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    This set of experimental 200TW classes should bring in new competitors and give existing TT folks a new option to compete on tires that could save them thousands of dollars per year. We are excited to see the outcome in 2019! If you are in or near Texas we welcome you to reach out and try to be a part of this. You will still need to earn a NASA Time Trial license, of course.

    WHAT'S NEXT?

    There are even more updates to show but this update is running very long. I am gong to wrap it up now with a few teaser shots if what is in store for 2019 on our car, as well as associated S550 product development.

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    The lone prototype "Auburn Pro" limited slip differential unit built for the Super 8.8" is in our hands. We are building up an all new aluminum Super 8.8" housing to use with this diff as well as 4.30:1 gears. I will show more of this next time, weights of the housings, and reasoning behind 4.30 gearing.

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    This set of ARH 1-7/8" long tubes with a catted 3" X-pipe is here and already installed on our car, but we are waiting on a CAI kit that was on backorder to arrive. When we get the car dyno tuned we are seeing how much this Gen III Coyote can make on 93 octane. Should do a bit more once it has both a free flowing inlet and exhaust.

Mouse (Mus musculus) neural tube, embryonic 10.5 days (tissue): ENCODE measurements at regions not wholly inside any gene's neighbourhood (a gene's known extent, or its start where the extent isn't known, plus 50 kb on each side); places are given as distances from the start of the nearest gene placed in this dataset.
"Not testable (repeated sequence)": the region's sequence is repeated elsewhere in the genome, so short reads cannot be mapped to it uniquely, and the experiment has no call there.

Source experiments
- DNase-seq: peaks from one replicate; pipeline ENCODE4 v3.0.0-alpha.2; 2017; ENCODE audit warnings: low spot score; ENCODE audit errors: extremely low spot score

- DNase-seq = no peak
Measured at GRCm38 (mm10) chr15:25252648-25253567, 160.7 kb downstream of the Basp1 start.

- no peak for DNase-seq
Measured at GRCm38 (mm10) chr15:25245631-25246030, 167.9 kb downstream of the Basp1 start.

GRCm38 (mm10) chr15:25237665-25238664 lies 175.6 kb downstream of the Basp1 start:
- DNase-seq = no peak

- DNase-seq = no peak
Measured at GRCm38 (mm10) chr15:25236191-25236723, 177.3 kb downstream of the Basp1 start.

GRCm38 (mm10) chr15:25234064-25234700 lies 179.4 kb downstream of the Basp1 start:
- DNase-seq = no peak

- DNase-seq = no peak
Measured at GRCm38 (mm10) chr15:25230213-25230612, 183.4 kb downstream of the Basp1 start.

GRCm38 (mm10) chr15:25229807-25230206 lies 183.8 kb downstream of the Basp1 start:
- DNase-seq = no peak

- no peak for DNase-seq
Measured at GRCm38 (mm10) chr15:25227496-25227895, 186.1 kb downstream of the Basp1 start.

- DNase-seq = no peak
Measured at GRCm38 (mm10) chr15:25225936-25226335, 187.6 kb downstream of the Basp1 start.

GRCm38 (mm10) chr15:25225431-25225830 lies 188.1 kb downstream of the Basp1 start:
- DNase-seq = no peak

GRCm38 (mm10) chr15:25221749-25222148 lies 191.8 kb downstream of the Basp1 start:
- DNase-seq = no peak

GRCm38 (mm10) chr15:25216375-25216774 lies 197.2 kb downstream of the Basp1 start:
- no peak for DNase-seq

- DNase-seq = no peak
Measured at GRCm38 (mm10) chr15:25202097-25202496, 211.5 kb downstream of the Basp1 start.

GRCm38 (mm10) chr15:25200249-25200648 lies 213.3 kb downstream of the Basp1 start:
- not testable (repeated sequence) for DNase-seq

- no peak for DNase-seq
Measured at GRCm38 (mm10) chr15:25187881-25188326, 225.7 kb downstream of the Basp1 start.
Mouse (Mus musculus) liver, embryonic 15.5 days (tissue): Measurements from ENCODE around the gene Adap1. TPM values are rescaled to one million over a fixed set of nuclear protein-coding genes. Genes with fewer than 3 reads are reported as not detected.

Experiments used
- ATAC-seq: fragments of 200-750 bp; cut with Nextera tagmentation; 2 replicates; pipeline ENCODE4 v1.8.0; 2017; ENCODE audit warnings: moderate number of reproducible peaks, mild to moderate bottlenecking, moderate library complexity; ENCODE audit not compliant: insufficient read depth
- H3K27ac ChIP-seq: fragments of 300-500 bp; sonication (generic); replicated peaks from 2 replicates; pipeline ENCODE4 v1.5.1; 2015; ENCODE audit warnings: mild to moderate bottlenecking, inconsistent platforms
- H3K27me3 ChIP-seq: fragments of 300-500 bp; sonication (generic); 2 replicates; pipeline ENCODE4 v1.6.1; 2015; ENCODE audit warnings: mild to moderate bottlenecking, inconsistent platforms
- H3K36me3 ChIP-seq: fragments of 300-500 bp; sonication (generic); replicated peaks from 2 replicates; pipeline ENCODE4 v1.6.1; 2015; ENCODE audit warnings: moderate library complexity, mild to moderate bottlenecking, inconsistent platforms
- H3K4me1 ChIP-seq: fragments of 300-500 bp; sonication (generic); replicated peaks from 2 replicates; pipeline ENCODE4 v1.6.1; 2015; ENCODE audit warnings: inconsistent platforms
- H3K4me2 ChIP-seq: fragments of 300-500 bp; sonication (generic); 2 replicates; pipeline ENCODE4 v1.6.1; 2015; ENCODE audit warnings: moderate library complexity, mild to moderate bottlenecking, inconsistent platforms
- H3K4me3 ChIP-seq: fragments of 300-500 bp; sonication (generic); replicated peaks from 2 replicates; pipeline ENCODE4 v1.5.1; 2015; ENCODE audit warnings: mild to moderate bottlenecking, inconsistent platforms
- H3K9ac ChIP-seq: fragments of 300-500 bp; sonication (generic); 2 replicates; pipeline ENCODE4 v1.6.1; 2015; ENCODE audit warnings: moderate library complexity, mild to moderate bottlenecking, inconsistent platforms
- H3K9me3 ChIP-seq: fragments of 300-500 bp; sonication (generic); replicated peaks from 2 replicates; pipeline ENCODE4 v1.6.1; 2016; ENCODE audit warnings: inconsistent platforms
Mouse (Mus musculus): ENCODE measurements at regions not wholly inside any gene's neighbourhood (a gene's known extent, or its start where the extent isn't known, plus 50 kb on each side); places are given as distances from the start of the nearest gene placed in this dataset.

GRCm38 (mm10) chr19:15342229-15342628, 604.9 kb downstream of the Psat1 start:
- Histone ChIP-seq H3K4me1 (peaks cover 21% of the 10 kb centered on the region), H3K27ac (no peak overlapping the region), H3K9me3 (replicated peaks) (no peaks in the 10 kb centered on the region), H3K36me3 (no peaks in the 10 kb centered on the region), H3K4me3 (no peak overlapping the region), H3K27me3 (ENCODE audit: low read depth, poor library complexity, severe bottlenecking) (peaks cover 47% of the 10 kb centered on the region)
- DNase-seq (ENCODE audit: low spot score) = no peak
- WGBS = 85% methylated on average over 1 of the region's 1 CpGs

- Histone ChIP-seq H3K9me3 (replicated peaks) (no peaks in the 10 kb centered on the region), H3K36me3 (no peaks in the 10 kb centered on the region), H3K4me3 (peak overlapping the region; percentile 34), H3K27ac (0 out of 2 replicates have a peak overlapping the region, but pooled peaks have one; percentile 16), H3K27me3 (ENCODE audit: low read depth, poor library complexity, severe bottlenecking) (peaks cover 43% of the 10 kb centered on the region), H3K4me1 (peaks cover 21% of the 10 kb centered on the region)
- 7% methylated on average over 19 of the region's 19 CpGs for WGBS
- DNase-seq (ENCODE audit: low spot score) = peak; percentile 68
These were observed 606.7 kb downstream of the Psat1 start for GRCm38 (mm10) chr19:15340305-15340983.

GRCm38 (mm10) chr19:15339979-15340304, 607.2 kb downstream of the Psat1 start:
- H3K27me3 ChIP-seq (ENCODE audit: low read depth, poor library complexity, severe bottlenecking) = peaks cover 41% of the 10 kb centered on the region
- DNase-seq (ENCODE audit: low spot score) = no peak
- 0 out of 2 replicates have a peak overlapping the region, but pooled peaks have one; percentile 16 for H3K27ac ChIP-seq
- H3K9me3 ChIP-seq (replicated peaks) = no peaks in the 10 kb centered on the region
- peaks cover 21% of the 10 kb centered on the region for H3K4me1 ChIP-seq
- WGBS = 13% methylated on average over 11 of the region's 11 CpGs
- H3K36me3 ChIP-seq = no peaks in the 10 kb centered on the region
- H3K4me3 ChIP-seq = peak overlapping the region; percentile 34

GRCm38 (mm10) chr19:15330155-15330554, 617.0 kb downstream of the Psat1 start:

Until next time,
     
  4. Vorshlag-Fair

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    Project Update for February 28th, 2018: I started writing this over 4 weeks ago, showing the work we have done since the last update. More and more parts kept showing up and it blew up into a mega-sized post, and I couldn't wrap it up. So I have shortened it to the prep we did right before the 2019 season opener NASA TT competition weekend, over the last weekend in January, which I will instead show next time. Plus ALL of the mountain of parts we have added since then.

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    In this update we will show some horsepower that was added, by way of ARH 1-7/8" long tubes + JLT CAI kit + SCT X4 tuner. After a dyno tuning session and average power dyno calculations, this forced a last minute NASA classing change, which I will go into further below. Running TT2 was never in the game plan, and we will switch back to TT3 after this January event.

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    Then we removed the Ohlins R&T coilovers after three successful track tests and some street miles to reinstall the MCS RR2 coilovers. These went on with a new revision of our spherical rear shock mounts, with which we tested 3 different shock lengths. We also installed a strut tower brace and made proper remote reservoir brackets this time.